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Understanding the tax implications of spousal support

Filing taxes can sometimes be a complicated process. After all, most people want to ensure that they get the highest tax return check possible. Florida residents may find it interesting to learn that according to a report published in the Journal of Accountancy, the Internal Revenue Service appears to have identified alimony as a possible avenue for tax filing discrepancy and will be devoting additional resources into reviewing tax returns from both alimony receivers as well as alimony payers.

Under tax law, alimony payments are treated as taxable income. Thus, if one is the recipient of any alimony payments, then they must report alimony payments as taxable income for that filing year. On the other hand, if one is making any alimony payments, then one can deduct the alimony payments from their taxable income without incurring any penalty for doing so.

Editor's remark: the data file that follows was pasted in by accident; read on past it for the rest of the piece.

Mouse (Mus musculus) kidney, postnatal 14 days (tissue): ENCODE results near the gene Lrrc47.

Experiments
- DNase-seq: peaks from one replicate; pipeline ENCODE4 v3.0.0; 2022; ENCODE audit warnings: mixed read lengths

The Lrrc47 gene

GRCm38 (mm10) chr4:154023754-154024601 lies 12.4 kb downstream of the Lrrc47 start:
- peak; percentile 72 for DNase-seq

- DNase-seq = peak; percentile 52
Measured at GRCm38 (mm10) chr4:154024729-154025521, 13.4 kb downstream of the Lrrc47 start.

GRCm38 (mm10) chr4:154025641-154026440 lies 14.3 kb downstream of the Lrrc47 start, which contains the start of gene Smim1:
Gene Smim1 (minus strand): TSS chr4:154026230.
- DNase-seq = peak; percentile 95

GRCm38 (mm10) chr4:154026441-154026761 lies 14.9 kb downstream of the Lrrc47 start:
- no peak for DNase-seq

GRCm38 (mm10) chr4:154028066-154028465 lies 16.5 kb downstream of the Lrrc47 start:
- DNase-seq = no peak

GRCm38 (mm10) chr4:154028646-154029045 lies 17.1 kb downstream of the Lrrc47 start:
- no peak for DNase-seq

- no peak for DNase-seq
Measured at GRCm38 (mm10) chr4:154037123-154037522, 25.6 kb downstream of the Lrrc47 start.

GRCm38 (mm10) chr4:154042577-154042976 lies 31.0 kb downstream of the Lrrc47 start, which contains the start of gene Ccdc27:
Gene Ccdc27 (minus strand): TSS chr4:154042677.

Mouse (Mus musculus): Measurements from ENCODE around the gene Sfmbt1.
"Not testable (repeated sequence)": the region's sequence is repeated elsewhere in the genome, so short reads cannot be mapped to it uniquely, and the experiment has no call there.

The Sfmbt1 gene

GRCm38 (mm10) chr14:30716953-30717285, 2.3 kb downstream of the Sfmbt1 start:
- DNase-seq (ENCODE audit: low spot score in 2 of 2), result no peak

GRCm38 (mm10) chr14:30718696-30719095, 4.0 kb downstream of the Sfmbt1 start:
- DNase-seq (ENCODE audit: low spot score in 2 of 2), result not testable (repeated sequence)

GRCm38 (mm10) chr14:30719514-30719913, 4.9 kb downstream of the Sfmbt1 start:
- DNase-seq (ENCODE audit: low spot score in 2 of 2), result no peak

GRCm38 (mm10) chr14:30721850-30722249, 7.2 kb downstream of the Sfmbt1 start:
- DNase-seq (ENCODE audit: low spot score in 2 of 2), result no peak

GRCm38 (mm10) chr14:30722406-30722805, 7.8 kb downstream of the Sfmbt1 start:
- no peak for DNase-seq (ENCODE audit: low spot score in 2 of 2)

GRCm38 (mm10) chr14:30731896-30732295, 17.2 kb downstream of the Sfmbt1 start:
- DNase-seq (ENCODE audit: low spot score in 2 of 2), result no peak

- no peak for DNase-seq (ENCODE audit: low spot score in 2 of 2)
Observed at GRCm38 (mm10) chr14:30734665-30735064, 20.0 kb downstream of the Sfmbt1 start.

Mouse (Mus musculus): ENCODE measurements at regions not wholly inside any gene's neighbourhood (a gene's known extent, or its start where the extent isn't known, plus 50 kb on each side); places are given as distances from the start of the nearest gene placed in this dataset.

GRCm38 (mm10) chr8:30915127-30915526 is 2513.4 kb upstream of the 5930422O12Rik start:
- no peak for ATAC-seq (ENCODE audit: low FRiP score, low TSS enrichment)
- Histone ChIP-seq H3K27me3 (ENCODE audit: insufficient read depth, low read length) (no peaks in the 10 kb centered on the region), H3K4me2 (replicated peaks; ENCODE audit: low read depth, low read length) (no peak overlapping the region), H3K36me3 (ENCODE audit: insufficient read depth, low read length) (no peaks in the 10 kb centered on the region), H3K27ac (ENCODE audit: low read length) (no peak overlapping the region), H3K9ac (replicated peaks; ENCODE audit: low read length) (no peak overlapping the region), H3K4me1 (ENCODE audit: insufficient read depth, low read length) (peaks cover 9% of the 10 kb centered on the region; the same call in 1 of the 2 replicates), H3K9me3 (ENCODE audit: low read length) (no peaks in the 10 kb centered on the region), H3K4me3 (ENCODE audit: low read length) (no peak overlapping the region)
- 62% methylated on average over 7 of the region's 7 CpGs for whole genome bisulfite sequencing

In early 2014 a report issued by an IRS watchdog indicated that there appears to be a huge discrepancy between the alimony payments that are claimed by receivers and the corresponding alimony deductions reported by ex-spouses on their tax returns. It seems that for tax returns that were analyzed for the year 2010, a total of nearly 570,000 returns in all, alimony deductions that were reported exceeded their counterpart income reported to the tune of over $2.3 billion. Following this discovery, the IRS is expected more closely scrutinize alimony tax returns moving forward.

If one does make alimony payments or if one is the recipient of alimony payments, then there are some helpful tips that may help insulate one from the risk of an IRS audit. It is important to make sure that one has a clear understanding of what can be considered alimony and what cannot. Some may find that divorce documents are not written with enough detail. Thus, it may be helpful for some to have another person double-check their documents, and one should make sure they understand the terms in their divorce paperwork.

Furthermore, it is important to double-check with ones ex-spouse on what they are reporting on their tax returns so that both tax returns are in sync. Discrepancies between corresponding tax returns are easy for the IRS to flag for special review and possibly an audit. By preventing such inaccuracies, spouses may be able to make sure their tax filings meet IRS requirements, to avoid an audit and penalty.

Source: Boston.com, "The IRS thinks you're cheating on your alimony," May 29, 2014

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